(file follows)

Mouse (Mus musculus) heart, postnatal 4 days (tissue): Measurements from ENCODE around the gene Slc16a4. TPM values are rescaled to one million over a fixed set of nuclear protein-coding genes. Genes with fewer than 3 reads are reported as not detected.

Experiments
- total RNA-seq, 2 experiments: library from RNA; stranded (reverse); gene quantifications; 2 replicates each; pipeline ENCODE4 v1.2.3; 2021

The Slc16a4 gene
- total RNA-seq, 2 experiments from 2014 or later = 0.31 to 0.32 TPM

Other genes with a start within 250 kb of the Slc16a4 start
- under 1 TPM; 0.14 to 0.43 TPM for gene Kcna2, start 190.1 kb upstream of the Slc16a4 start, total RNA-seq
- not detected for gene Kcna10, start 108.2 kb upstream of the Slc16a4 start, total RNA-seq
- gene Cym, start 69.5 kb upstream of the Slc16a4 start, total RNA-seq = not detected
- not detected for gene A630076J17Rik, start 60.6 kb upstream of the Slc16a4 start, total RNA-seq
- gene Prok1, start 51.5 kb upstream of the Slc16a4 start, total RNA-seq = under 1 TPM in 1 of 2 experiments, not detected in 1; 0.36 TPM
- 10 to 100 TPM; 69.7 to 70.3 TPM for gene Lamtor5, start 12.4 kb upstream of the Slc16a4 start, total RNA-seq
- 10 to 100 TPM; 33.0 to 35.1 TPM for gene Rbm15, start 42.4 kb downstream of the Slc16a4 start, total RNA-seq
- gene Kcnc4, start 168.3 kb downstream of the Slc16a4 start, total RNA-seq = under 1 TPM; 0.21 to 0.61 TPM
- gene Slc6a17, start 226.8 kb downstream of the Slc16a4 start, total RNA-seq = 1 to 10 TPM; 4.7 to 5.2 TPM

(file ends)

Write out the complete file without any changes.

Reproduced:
Mouse (Mus musculus) heart, postnatal 4 days (tissue): Measurements from ENCODE around the gene Slc16a4. TPM values are rescaled to one million over a fixed set of nuclear protein-coding genes. Genes with fewer than 3 reads are reported as not detected.

Experiments
- total RNA-seq, 2 experiments: library from RNA; stranded (reverse); gene quantifications; 2 replicates each; pipeline ENCODE4 v1.2.3; 2021

The Slc16a4 gene
- total RNA-seq, 2 experiments from 2014 or later = 0.31 to 0.32 TPM

Other genes with a start within 250 kb of the Slc16a4 start
- under 1 TPM; 0.14 to 0.43 TPM for gene Kcna2, start 190.1 kb upstream of the Slc16a4 start, total RNA-seq
- not detected for gene Kcna10, start 108.2 kb upstream of the Slc16a4 start, total RNA-seq
- gene Cym, start 69.5 kb upstream of the Slc16a4 start, total RNA-seq = not detected
- not detected for gene A630076J17Rik, start 60.6 kb upstream of the Slc16a4 start, total RNA-seq
- gene Prok1, start 51.5 kb upstream of the Slc16a4 start, total RNA-seq = under 1 TPM in 1 of 2 experiments, not detected in 1; 0.36 TPM
- 10 to 100 TPM; 69.7 to 70.3 TPM for gene Lamtor5, start 12.4 kb upstream of the Slc16a4 start, total RNA-seq
- 10 to 100 TPM; 33.0 to 35.1 TPM for gene Rbm15, start 42.4 kb downstream of the Slc16a4 start, total RNA-seq
- gene Kcnc4, start 168.3 kb downstream of the Slc16a4 start, total RNA-seq = under 1 TPM; 0.21 to 0.61 TPM
- gene Slc6a17, start 226.8 kb downstream of the Slc16a4 start, total RNA-seq = 1 to 10 TPM; 4.7 to 5.2 TPM